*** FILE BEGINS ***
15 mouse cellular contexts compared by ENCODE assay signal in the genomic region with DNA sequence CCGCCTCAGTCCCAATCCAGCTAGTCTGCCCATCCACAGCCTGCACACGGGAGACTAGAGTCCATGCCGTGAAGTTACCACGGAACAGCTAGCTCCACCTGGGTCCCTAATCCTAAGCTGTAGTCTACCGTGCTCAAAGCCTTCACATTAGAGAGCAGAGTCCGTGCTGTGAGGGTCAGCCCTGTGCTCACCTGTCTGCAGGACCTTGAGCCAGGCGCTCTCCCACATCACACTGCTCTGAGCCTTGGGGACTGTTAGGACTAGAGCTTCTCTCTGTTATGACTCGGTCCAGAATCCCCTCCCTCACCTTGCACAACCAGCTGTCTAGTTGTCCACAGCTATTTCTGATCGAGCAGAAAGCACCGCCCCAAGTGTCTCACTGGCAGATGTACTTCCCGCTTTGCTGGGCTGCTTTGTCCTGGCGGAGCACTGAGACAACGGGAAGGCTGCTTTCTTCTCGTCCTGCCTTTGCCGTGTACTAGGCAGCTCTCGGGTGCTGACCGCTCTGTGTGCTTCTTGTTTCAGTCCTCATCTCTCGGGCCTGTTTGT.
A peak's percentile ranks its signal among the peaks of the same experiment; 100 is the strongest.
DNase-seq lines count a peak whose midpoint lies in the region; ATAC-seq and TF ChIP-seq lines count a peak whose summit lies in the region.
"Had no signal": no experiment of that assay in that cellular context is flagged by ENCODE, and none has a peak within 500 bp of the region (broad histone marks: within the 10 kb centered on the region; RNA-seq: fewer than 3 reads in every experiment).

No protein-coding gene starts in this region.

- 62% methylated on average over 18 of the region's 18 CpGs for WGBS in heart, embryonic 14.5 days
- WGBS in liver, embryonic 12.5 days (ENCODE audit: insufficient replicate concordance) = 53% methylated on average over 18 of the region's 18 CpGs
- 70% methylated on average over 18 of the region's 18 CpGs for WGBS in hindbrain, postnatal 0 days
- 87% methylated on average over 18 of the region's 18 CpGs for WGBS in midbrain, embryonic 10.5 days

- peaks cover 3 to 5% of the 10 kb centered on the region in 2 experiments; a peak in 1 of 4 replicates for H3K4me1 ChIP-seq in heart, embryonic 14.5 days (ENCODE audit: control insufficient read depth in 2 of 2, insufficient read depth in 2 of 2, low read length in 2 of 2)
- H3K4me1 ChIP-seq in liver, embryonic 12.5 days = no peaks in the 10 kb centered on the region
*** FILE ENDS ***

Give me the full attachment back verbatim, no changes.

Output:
15 mouse cellular contexts compared by ENCODE assay signal in the genomic region with DNA sequence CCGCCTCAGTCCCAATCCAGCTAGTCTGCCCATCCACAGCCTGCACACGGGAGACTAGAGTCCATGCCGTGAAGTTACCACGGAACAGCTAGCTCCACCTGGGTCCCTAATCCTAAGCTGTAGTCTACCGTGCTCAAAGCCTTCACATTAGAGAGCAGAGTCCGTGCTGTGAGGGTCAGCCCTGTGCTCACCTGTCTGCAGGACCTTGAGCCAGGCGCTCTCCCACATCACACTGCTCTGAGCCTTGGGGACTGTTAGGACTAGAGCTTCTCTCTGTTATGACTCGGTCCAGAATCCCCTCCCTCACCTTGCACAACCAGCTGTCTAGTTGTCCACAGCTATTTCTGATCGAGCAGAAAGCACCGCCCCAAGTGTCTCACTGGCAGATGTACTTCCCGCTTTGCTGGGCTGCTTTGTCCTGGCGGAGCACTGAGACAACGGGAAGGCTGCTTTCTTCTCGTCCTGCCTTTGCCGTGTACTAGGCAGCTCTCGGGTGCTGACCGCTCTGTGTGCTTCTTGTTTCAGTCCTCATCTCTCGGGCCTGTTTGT.
A peak's percentile ranks its signal among the peaks of the same experiment; 100 is the strongest.
DNase-seq lines count a peak whose midpoint lies in the region; ATAC-seq and TF ChIP-seq lines count a peak whose summit lies in the region.
"Had no signal": no experiment of that assay in that cellular context is flagged by ENCODE, and none has a peak within 500 bp of the region (broad histone marks: within the 10 kb centered on the region; RNA-seq: fewer than 3 reads in every experiment).

No protein-coding gene starts in this region.

- 62% methylated on average over 18 of the region's 18 CpGs for WGBS in heart, embryonic 14.5 days
- WGBS in liver, embryonic 12.5 days (ENCODE audit: insufficient replicate concordance) = 53% methylated on average over 18 of the region's 18 CpGs
- 70% methylated on average over 18 of the region's 18 CpGs for WGBS in hindbrain, postnatal 0 days
- 87% methylated on average over 18 of the region's 18 CpGs for WGBS in midbrain, embryonic 10.5 days

- peaks cover 3 to 5% of the 10 kb centered on the region in 2 experiments; a peak in 1 of 4 replicates for H3K4me1 ChIP-seq in heart, embryonic 14.5 days (ENCODE audit: control insufficient read depth in 2 of 2, insufficient read depth in 2 of 2, low read length in 2 of 2)
- H3K4me1 ChIP-seq in liver, embryonic 12.5 days = no peaks in the 10 kb centered on the region